OSHA Chemical Regulations Mean ‘Work for Manufacturers’
Chemical manufacturers have a lot of work ahead as they aim to comply with regulations occurring from the Occupational Safety and Health Administration aligning its 2012 Hazard Communication Standard with the United Nations’ Globally Harmonized System framework, according to a white paper by compliance products firm Labelmaster.
In March 2012, OSHA revised its 1983 Hazard Communication Standard, or HCS, by aligning it with the UN’s global chemical communication system: the Globally Harmonized System of Classification and Labeling of Chemicals, or GHS. By the end of 2013, the first deadline outlined in the regulation will have passed and the largest change in workplace safety regulation since 1983 will be in full swing, according to GHS Impact On US Chemical Manufacturers: Regulatory Changes And Practical Guidance.
According to Dr. David Michaels, assistant secretary of labor for occupational safety and health, the 1983 HCS gave workers the right to know whereas the 2012 update gives them “the right to understand, as well.”
By Dec. 1, all US workers who come into contact with just one chemical in the workplace will have to be trained to understand how to interpret hazards communicated through pictograms and standardized material safety data sheets, now called safety data sheets, or SDS.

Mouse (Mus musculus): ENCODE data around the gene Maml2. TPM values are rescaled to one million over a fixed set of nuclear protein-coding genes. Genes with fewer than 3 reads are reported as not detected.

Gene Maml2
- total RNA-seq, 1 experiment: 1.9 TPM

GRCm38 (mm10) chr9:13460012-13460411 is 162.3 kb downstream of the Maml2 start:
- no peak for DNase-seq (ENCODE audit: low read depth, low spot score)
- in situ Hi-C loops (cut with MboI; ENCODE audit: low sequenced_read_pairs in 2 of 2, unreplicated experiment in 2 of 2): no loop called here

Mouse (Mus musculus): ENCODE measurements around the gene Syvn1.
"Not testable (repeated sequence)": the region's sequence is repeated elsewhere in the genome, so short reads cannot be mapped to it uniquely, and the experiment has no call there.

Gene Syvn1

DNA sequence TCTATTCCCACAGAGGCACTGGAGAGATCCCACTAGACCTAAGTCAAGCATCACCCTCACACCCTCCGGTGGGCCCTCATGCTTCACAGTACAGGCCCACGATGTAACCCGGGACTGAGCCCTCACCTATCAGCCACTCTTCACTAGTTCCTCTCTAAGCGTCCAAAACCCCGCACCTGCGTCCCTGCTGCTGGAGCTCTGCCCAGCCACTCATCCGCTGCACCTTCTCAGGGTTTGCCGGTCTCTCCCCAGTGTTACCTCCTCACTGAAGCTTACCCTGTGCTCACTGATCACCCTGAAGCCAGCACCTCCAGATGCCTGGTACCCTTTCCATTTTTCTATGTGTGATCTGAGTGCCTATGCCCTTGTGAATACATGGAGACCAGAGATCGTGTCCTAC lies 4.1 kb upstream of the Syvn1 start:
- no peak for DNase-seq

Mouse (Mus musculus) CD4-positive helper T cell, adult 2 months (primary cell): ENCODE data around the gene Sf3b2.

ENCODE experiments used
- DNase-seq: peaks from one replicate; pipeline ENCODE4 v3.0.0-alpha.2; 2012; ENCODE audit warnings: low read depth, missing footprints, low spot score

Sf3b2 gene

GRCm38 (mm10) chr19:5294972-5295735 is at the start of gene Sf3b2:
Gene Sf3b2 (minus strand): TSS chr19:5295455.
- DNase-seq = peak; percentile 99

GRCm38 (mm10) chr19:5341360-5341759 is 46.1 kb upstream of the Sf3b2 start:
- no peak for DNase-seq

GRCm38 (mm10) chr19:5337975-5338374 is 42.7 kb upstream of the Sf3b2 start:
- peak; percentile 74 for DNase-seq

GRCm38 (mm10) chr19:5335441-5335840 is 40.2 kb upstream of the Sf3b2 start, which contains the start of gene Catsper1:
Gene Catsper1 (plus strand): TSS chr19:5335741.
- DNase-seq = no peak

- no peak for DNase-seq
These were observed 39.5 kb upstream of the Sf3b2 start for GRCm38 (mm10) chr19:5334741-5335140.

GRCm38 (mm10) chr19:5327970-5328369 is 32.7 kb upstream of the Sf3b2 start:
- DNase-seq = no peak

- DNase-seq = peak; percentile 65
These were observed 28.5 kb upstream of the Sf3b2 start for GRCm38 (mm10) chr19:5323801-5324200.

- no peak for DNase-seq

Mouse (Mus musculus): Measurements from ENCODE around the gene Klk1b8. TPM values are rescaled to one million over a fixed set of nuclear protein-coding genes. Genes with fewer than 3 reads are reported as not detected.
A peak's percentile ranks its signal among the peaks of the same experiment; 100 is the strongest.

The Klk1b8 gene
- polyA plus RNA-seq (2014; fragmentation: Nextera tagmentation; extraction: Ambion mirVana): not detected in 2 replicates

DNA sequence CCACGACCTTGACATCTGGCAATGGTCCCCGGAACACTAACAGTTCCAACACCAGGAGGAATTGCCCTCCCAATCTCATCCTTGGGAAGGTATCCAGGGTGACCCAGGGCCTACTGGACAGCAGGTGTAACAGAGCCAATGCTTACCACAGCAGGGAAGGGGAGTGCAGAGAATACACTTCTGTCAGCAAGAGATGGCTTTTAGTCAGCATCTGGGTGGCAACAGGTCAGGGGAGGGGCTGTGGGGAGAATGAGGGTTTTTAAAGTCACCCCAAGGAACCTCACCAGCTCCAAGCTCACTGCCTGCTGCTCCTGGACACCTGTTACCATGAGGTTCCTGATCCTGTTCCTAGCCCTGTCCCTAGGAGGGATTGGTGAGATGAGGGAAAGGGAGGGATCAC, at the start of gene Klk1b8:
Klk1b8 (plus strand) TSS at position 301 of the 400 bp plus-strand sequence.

Whereas the 1983 HCS simply mandated that chemicals were labelled with their identity, appropriate hazard warnings and some other administrative information, the 2012 requirements call for a more detailed description of the chemical as well as a hazard statement, pictograms, precautionary statements and a number of other pieces of information related to potential hazards. According to Labelmaster, chemical manufacturers will have to do most of the work to comply with the incoming regulations.
In March, information and analytics company IHS released updated versions of its enterprise software for advanced product compliance, chemical management and safety data sheet management. IHS Comply Plus 3.2 and IHS Intelligent Authoring 4.3.1 aims to offer many improvements that help organizations address business challenges driven by the revised hazard communication standard from OSHA.
Energy Manager News
- Energy Storage: It’s About the Software
- MIT Develops Promising New Battery Storage Technology
- India Launches Net-Zero Building Portal
- Companies Cooperating on Waste-to-Energy Projects
- Clean Energy Commitment in the Corporate and Local Small Business Sphere
- Xcel Asks for $90M ‘Switching Fee’ If Lubbock Utility Joins ERCOT
- EDF Sending 127 Climate Corps Fellows to 100 Organizations
- Capegemini, Siemens Working on Analytics Platform